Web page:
Second Draft: Parley (Revised)

Second Draft: Parley (Revised)

Second Draft: Parley (Revised)

Here’s an attempt to tighten up both the trigger and the language, and to make the 7-9 results more interesting. Also added examples.

A lot of my thinking on this was inspired by the essay “Improvising Dialogue Sequences” by Robin Laws (in Unframed). It talks about how in movies and books, sharp dialogue scenes involve a petitioner and a granter. The petitioner uses a tactic (like pleading, threatening, appealing to reason, etc.) to get something from the granter. The granter then uses tactics to resist or rebuff the request, and they continue until it gets stale or there’s a definitive outcome.

As always, questions and feedback appreciated!

(Edit: original draft is here:

18 thoughts on “Second Draft: Parley (Revised)”

  1. “Press or entice” is a nice revision on the trigger.

    I understand the distinction you’re trying to draw between “reveal/demand,” but it feels hard to communicate correctly. Like, the GM may know that the 7-9 result would have been harsher than the 10+, or vice versa, but theres no way for the players to perceive the distinction.

    It seems like the core distinction is something like,

    10+, they do it or offer you a good deal for it,

    7-9, they offer a worse deal or press you for a better offer.

  2. I really like the first paragraph after the move, the definition of what Parleying is! I think exchanging “put pressure” in for “leverage” was a good move. The other thing that I love here is the What Will it Take sidebar. Having those ideas out there for the MC is really useful–that you have 8 of them, so that an MC can cast a d8 if she wants, is a great idea too.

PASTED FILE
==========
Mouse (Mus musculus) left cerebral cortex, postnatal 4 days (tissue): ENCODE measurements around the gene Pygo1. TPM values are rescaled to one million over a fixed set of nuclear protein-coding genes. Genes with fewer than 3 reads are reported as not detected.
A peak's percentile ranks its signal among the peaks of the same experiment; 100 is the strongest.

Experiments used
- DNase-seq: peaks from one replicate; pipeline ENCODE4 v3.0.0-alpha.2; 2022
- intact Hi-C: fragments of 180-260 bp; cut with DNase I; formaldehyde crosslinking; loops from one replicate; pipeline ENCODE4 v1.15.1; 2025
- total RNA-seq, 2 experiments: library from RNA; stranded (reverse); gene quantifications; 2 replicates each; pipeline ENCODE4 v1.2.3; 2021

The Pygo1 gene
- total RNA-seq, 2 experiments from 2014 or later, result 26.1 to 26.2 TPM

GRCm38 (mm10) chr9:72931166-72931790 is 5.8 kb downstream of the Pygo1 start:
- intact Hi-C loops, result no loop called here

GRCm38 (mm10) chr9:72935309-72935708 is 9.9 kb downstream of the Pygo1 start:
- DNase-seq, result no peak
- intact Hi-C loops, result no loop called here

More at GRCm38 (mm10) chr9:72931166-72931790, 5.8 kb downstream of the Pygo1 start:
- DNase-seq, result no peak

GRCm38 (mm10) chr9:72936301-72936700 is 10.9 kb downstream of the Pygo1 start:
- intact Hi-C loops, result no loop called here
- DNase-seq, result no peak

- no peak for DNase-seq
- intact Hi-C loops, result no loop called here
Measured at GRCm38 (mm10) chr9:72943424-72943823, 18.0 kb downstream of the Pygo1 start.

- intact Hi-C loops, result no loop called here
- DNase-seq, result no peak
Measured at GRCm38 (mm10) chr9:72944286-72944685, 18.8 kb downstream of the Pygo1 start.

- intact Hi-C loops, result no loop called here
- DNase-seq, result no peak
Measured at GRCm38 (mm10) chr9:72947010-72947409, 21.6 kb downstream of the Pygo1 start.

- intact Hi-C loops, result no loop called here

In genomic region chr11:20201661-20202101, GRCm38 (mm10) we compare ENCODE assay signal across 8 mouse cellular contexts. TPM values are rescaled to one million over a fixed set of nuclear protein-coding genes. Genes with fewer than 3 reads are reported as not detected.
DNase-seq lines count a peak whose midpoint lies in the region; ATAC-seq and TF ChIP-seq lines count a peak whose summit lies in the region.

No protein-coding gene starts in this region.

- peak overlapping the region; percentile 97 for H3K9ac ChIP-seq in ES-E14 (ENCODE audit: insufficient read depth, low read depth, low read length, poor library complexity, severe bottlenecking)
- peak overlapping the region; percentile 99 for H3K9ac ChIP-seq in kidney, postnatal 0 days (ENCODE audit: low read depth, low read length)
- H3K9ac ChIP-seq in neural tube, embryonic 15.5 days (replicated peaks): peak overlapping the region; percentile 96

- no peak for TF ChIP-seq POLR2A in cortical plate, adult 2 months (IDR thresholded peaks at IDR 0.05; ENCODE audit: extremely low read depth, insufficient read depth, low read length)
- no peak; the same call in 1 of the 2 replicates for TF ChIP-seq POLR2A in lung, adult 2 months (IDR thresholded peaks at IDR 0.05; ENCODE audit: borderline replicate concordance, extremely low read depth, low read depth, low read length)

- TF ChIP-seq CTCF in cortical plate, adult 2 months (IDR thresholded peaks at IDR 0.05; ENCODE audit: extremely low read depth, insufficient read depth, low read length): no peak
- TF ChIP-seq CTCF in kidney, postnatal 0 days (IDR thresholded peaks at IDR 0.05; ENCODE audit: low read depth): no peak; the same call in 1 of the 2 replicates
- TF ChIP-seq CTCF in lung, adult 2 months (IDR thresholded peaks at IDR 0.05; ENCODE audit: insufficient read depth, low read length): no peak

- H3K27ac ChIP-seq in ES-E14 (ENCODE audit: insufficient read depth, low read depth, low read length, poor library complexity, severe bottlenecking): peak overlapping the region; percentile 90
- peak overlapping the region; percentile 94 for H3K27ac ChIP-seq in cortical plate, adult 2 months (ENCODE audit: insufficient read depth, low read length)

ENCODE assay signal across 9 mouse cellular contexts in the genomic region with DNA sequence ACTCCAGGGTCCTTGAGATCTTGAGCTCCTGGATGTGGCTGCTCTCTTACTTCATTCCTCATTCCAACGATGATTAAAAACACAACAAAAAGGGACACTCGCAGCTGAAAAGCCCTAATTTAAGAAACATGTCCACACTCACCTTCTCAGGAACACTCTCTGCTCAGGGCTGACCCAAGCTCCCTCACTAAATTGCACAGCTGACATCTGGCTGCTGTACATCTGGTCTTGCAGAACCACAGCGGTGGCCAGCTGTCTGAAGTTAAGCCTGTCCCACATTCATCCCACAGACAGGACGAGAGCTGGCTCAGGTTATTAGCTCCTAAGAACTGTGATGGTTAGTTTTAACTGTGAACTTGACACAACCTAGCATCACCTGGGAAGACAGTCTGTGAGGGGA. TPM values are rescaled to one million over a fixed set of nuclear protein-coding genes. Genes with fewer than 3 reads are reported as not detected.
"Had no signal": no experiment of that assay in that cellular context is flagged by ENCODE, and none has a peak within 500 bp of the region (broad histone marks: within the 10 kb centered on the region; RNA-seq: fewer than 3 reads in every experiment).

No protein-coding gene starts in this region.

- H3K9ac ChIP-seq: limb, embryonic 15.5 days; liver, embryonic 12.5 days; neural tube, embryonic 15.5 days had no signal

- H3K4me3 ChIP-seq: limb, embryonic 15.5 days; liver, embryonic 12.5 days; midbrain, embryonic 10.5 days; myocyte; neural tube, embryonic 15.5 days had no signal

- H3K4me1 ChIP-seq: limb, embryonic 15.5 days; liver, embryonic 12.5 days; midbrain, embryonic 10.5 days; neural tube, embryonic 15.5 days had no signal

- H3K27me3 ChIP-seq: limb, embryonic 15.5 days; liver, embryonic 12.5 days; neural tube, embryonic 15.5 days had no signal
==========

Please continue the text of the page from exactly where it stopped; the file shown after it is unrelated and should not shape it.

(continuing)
Laws’s essay is a great one to draw from here. Well done!

  3. I like the explanations, especially the last paragraph of “what will it take?” Though I’m not quite as sure on the fourth example. Could you elaborate on what you chose for the 7-9 result? I can see why you would roll a second time (it’s a new strategy), but if they got rebuffed, then you should tell them what it will take.

  4. Peter J on the fourth example, the GM chose “they rebuff your attempt, but could still be swayed by a different approach.” Nothing in that option says that the GM should tell the player what that different approach might be, and explanatory paragraph (2nd column, 2nd paragraph), indicates that it’s on you to come up with the alternative.

    That’s why the second appeal to fear/safety fails without a roll, but why the emotional “Then… then I’ll stop you!” triggers another attempt. It’s a different approach.

    By contrast, if Caradoc had gotten a 10+, the GM could have revealed right away (after Rheinal’s speech about the Wood always being dangerous) what would convince Rheinal.